In order to accelerate their revenue and cost transformation agendas, Australian banks will need to create the capacity to invest and innovate in their core operations, and one strategic pathway is to increase their focus on identifying and executing fintech partnerships.

KPMG’s analysis in our recent Major Australian Banks Results Analysis reports shows that the Majors in aggregate have been allocating a reduced proportion of their capital budgets to transformation programs – this is a direct result of the increased investment in risk and compliance, in the aftermath of the Hayne Royal Commission. This trend away from transformation investment is exacerbated by the banks’ reduced profitability, and therefore their ability to invest.

Given that the larger banks have more complex operating models, organisational structures and systems, it can be challenging to compete with emerging, nimble challengers with simple models, focussed (often monoline) product offerings and a more seamless customer experience that is unencumbered from legacy systems, processes and compliance undertakings.

In recognition of these issues, partnering with fintechs to accelerate innovation has become an increasingly adopted strategy for global banks, a trend we are now starting to see emerge in the local financial services landscape.


Partnering to innovate  |  Partnering to launch  |  Partnering to develop  |  Partnering selectively

Three approaches to fintech partnering for banks

There are various fintech partnering models to consider, ranging from white-labelling technology platforms to partial or full acquisitions. Instead of on the models, focus should be on the strategic objectives – of which we see three main primary paths to support earnings growth in banks.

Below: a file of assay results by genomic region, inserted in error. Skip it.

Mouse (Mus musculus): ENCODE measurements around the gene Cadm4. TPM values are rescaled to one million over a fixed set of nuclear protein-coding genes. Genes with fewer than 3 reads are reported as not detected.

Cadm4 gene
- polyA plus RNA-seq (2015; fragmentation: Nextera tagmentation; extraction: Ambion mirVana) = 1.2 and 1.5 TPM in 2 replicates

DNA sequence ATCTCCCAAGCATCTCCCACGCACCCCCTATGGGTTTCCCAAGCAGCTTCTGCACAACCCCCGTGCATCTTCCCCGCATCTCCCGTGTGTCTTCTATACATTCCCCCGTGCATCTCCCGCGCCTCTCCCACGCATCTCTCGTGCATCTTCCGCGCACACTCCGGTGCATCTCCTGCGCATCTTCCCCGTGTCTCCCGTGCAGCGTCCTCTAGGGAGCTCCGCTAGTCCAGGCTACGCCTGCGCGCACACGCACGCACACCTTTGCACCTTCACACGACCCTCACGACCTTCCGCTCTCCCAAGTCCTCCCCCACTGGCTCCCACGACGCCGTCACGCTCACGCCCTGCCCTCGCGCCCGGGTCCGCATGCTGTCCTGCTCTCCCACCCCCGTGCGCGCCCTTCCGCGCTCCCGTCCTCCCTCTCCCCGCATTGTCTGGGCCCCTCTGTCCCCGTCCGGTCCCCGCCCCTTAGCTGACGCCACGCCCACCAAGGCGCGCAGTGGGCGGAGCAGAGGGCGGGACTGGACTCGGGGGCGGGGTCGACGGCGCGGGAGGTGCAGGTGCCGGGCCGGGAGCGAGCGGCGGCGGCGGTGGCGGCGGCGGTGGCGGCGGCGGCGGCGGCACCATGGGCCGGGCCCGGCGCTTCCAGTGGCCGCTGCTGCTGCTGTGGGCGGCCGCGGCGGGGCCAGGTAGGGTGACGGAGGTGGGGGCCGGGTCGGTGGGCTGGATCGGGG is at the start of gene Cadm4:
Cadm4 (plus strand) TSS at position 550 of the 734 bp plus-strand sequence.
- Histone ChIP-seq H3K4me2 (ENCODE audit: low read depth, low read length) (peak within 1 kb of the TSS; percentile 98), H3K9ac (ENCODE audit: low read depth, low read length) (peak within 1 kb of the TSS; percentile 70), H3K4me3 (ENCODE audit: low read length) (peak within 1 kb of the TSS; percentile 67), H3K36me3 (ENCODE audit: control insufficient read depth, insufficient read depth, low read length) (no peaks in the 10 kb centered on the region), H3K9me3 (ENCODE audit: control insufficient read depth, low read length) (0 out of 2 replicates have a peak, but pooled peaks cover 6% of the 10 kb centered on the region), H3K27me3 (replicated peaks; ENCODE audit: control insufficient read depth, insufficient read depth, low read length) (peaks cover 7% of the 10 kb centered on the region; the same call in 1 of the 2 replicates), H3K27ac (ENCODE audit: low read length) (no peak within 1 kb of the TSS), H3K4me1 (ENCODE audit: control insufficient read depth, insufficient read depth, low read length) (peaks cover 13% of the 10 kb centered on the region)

1. Partnering to innovate in existing products, channels or processes

The partner path seeks to give the bank access to the fintech’s products, channels or processes to deliver the innovation, in replacement, or addition of, the existing business. This can be an efficient way to go-to-market, for example to introduce digital mortgages when the bank’s origination platform is outdated and still highly manual in nature.

Other examples include compliance with regulatory requirements (e.g. Open Banking), the introduction of automated credit decisioning or the use of Artificial Intelligence (AI) in back office processes.

Case study: Bendigo and Adelaide Bank and Tic:Toc

Tic:Toc was established in 2017 with the aim of automating the mortgage application and approval process. Bendigo and Adelaide Bank became a partner and cornerstone shareholder early on, and more recently launched Bendigo Express, a fast online mortgage product with automated approval that is powered by Tic:Toc’s technology and processes.

2. Partnering to launch new products and services

This partner pathway aims to let the bank fill in product gaps or enter new product categories, through a partnership with a fintech that already has a product presence in the target market.
Joining up with challengers can be the best way to compete – an example of this is banks partnering with Buy-Now-Pay-Later (BNPL) platforms, to introduce their own BNPL product. Other examples include partnering with personal financial management (PFM) fintechs, peer-to-peer (P2P) platforms or business cashflow lenders.